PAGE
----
Turkey's well documented endemic problems of torture and its notoriously violent policing culture ought to be a thing of the past. Motivated to meet conditions attached to its prospective European Union accession, within the past five years Turkey has made important changes in law and in detention regulations, providing better safeguards for those held in places of detention. Over that period there was a recorded decrease in allegations of torture or ill-treatment of detainees held in the anti-terror departments of police stations. There are, however, signs of continuing problems of police violence, and a reported rise in overall complaints of torture and police violence since the beginning of 2007. At the core of the persistence of these phenomena is the culture of impunity. Historically, law enforcement officials were rarely if ever held to account, and still less often in a manner that reflected the gravity of the violations committed. Today, despite increased legal safeguards, law enforcement officers who flout them can still enjoy effective impunity when they are alleged to have abused or even unlawfully killed victims.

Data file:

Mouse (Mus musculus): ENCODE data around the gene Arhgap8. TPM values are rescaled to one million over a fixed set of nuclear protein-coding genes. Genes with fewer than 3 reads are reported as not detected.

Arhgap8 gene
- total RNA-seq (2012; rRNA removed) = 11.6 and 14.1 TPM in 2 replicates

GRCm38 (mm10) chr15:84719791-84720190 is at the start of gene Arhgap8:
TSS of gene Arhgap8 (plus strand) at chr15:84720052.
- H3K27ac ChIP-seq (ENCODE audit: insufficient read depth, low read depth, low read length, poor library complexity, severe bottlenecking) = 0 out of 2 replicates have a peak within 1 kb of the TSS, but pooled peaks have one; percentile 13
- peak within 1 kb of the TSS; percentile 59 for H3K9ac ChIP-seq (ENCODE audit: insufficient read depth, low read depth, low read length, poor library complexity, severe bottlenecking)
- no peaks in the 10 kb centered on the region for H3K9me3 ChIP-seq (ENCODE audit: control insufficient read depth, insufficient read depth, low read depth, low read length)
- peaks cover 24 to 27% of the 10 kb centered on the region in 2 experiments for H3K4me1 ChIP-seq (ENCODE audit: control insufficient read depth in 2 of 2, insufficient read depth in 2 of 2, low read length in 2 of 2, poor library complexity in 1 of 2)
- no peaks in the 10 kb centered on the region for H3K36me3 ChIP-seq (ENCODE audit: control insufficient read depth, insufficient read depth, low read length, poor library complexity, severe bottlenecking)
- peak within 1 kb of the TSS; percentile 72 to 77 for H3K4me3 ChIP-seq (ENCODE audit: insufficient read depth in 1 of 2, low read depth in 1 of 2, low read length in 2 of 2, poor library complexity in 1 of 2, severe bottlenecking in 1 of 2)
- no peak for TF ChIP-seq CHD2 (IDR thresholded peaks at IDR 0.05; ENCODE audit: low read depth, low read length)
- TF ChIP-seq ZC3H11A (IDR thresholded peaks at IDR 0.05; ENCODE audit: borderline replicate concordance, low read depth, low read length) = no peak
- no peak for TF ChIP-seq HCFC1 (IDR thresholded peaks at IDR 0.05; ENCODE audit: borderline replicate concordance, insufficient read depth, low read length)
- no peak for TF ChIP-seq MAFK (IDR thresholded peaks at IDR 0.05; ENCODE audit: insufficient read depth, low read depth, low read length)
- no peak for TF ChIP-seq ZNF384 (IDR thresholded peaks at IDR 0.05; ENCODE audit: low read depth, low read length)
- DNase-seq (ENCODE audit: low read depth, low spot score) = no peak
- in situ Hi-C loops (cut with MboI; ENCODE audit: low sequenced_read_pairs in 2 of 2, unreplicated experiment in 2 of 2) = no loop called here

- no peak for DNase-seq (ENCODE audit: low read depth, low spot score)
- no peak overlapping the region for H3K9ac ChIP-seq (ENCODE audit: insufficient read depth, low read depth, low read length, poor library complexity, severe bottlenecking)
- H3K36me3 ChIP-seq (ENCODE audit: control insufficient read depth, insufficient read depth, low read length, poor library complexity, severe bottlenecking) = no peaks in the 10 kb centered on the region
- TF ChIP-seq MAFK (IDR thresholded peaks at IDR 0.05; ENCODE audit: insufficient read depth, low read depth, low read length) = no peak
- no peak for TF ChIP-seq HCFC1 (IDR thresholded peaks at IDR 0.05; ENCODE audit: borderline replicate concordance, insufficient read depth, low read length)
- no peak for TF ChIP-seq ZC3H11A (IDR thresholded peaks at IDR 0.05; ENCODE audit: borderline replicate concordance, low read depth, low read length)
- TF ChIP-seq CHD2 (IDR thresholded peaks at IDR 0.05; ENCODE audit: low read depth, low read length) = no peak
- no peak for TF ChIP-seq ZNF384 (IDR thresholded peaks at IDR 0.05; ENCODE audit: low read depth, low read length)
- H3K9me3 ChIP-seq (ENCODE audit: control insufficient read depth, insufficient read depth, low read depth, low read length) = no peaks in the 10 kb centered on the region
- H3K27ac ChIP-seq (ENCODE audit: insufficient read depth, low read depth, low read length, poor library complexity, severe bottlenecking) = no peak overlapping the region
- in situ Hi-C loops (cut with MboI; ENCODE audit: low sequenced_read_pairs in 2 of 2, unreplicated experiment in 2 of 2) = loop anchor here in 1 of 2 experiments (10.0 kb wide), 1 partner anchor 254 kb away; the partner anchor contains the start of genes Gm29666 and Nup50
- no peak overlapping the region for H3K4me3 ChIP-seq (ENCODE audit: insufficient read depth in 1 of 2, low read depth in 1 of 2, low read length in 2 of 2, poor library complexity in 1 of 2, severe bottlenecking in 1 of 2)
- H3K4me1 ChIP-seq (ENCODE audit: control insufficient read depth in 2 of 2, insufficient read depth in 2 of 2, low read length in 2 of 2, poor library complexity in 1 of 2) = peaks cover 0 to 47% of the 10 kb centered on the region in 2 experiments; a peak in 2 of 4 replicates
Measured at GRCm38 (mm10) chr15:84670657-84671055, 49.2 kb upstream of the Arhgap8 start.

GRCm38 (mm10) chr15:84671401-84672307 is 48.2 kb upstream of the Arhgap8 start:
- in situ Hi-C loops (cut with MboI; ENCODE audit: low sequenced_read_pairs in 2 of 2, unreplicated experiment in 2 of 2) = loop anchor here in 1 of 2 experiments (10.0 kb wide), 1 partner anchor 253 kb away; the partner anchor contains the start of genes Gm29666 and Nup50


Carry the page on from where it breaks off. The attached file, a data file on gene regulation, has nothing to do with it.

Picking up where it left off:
"December 2008." Written by Emma Sinclair-Webb -- p. 80.
Bibliography, etc. Note
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